Salem police union calls for body cameras, but hefty price tag has stalled efforts in the past

A Salem police officer blocks Court Street to allow space for a protest on Monday June 1, 2020. (Amanda Loman/Salem Reporter)

The union representing Salem police officers is in favor of buying body cameras, but the request is unlikely to come to fruition anytime soon because of the hefty price tag for storing footage. 

Scotty Nowning, Salem Police Employees Union president, wrote to city councilors on June 24 to ask that the Salem City Council consider buying body worn cameras “to increase the transparency of the review of the actions that our officers take as guardians in our community.”

Nowning, a detective, told Salem Reporter he sent the letter to council after surveying officers who were overwhelmingly in support of body cameras. He had heard reports of other police unions rebuffing body cameras and wanted to show Salem’s support.

In the letter, Nowning argued that the cameras would increase the public’s trust of police because they would show that officers show up to serve the community in a professional and unbiased manner.

DOCUMENT LINK: Body cam memo

Nowning said with body cameras, people can view police interaction themselves, which increases transparency and accountability of officers. 

Salem Police Department spokesman Lt. Treven Upkes said his department first floated the idea of body cameras five years ago but always ran up against the cost.

The city has estimated a body camera program could cost close to $225,000 a year, mostly for data storage costs. Such a program would also require a staff member to pull video requests and redact sensitive information when the recordings are sought by lawyers or the public.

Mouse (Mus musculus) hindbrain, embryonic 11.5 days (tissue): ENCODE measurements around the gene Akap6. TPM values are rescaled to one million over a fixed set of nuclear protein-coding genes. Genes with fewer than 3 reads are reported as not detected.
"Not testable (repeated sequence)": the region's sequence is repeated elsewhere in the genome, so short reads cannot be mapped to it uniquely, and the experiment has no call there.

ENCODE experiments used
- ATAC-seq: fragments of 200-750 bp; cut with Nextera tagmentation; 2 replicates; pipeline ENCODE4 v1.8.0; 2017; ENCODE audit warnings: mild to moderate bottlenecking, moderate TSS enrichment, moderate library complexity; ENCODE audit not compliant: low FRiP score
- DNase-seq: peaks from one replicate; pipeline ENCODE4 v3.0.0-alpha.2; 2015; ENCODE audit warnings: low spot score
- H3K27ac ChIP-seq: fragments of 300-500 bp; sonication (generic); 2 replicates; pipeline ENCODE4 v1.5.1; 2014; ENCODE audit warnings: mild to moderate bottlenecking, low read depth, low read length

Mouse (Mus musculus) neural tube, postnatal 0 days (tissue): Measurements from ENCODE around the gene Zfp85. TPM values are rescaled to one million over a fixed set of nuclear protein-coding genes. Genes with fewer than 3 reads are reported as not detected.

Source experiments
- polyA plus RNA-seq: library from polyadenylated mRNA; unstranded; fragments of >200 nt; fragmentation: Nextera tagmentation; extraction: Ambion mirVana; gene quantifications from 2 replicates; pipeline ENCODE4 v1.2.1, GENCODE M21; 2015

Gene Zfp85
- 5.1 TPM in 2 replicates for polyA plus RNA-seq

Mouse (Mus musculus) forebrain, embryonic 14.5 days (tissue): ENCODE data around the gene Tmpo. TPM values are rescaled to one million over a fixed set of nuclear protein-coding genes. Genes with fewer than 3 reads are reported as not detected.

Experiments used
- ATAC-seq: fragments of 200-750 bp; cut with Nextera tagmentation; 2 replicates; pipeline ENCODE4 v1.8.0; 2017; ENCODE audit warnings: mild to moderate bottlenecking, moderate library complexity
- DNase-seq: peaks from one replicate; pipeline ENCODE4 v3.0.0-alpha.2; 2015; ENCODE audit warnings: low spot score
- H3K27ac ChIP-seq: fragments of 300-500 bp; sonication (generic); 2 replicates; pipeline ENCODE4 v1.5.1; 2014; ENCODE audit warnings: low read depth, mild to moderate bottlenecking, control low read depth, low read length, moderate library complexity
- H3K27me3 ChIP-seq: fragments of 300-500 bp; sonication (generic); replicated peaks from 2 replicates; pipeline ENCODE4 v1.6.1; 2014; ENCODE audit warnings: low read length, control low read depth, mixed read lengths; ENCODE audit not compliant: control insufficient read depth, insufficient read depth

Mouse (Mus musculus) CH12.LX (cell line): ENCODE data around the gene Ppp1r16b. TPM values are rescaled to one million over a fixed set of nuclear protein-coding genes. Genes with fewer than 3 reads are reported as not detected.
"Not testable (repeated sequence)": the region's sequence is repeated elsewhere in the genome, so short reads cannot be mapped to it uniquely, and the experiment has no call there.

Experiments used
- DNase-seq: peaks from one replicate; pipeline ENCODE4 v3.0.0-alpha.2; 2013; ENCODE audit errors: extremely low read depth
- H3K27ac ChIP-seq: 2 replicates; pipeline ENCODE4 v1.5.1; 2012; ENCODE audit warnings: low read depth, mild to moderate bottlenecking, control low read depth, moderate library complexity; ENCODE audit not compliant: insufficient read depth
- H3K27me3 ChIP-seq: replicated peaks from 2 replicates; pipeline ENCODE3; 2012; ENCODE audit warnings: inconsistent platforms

The Marion County Sheriff’s Office got a $99,000 grant to start a program in 2016, but ultimately returned the funding after determining it wasn’t going to launch such a program in time to meet the grant deadlines.

Sgt. Jeremy Landers, Marion County Sheriff’s Office spokesman, said his agency faced many of the same hurdles others do: long-term costs, staffing to manage and coordinate footage requests and IT infrastructure to support hours and hours of video generated by body worn cameras.

“The initial cost of a [body worn camera] is relatively small  in the grand scheme of things. The storage requirement can be significant. For a single deputy wearing a [body worn camera] for their entire shift each day of the year that amounts to approximately 2,080 hours of video. As you can imagine when you put a body cam on each deputy the sheer volume of video grows exponentially,” Landers said in an email.

Other large cities in Oregon have had body camera programs in the works for years that stalled due to a lack of funding.

Portland Mayor Ted Wheeler told the Oregonian that body cameras wouldn’t be deployed  for Portland police after the city set aside more than $2 million for the program. He said that money would be needed to aid in the city’s Covid response. 

In Springfield, the city is moving ahead with buying the cameras after having a plan in place since 2015. That program is expected to cost $311,000 in its first year.

Bend has chosen to explore a body camera program and set aside $100,00 this year for it. 

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Have a story tip? Contact reporter Saphara Harrell at 503-549-6250, [email protected] or @daisysaphara.